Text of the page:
Sunday, December 09, 2018

Invisible Emmie, by Terri Libenson

Seventh-grader Emmie isn't geeky or ugly or unpopular -- she's simply invisible.  Talking to other kids (especially boys!) makes her revert to a puddle of slime.  She lacks the confidence of her BFF Brianna (who's also a bit bossy!).  Instead, she races through the hallways and hides in class trying to avoid being noticed.

The contrast couldn't be any stronger with cool, outgoing, and popular Katie, whose life is bigger and brighter than anyone in the room.  But when a particularly embarrassing and humiliating moment happens, Emmie and Katie discover a common bond and both girls find that they have something to learn from each other.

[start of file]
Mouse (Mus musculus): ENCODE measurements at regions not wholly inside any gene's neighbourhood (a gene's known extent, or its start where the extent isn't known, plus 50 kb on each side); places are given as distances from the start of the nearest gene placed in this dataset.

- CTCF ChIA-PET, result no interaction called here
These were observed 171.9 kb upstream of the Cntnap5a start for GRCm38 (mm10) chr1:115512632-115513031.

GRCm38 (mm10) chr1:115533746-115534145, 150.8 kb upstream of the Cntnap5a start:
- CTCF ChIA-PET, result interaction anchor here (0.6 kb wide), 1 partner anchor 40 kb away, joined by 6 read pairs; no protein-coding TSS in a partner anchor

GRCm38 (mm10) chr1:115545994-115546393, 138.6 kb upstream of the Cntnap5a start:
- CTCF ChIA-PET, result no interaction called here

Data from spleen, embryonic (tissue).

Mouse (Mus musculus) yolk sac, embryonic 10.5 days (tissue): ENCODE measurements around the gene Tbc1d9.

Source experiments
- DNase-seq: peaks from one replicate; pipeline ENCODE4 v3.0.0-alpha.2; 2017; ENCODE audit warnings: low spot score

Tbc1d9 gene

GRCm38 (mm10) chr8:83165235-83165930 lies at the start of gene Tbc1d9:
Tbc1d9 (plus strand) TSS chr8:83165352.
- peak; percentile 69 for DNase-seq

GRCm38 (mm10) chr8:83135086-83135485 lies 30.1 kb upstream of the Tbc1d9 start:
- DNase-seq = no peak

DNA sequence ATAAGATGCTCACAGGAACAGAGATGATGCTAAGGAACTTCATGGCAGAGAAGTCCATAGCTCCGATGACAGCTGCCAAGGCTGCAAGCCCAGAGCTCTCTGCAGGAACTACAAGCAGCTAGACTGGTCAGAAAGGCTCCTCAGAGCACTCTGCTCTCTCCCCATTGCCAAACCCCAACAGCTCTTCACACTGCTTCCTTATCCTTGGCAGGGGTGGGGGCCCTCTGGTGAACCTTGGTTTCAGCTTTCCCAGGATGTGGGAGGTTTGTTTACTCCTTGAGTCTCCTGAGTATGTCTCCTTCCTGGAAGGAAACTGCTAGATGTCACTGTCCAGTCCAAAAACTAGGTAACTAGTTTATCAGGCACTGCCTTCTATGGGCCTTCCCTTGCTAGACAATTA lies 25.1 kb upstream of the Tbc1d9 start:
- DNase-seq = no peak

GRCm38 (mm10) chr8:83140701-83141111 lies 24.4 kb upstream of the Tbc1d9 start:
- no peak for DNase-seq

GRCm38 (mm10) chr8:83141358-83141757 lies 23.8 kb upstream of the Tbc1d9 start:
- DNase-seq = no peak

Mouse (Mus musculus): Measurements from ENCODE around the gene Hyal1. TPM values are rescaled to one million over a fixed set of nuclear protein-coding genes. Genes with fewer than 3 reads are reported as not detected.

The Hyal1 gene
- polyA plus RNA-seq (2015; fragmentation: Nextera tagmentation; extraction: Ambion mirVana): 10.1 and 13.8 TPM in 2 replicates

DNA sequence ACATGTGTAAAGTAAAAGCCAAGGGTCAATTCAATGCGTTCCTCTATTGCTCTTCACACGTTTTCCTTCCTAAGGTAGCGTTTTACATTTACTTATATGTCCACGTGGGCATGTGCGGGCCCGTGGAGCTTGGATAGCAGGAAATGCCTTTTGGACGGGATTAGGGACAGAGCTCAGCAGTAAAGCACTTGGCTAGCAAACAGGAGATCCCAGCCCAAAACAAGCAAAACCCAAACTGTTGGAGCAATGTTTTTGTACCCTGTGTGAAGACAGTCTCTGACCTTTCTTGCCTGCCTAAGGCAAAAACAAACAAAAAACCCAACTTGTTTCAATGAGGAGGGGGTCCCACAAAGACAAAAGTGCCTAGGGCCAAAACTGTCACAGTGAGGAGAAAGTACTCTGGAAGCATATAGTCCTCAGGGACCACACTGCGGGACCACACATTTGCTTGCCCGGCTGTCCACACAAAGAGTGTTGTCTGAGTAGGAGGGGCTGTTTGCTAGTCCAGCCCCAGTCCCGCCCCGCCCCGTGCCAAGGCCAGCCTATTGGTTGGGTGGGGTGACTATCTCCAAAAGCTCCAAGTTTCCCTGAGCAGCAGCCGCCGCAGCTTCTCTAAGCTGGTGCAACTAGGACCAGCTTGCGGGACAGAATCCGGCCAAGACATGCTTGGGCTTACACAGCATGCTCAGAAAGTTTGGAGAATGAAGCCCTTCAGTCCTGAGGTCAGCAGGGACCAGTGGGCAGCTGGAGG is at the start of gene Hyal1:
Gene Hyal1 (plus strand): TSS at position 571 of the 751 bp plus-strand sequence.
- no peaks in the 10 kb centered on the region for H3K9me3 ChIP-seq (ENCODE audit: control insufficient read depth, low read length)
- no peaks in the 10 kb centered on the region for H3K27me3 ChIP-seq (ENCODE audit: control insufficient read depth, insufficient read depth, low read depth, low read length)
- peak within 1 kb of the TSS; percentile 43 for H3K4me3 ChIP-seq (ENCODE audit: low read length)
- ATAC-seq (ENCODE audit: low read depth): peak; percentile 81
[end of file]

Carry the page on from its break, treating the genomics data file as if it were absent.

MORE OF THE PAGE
Ostensibly a story about finding one's voice, this charming graphic novel navigates the familiar territory of building interpersonal skills, dealing with bullies, and forgiving human frailties.  And while much of the material is cliche, Liberson approaches it with a delightful mixture of respect and knowing elder wisdom.  While I have no doubt that children will Emmie's observations about school and parents, this is the sort of book that is almost more fun for those of us who have been through it all.  It is fun to look back with a knowing smirk that no matter how horrendous it all seemed at the time, this too shall pass (and perhaps to imagine that we were as much fun as Emmie)! 

Liberson's approach is full of warmth.  I especially liked the supportive relationship between Emmie and Katie, who (despite being attracted to the same boy) don't let it get between them.  A small twist at the end threatens the book's message, but I think Libenson has still managed to convey the idea that kindness in the end is what matters.  In sum, a cute look at seventh grade through a witty and funny narrator.

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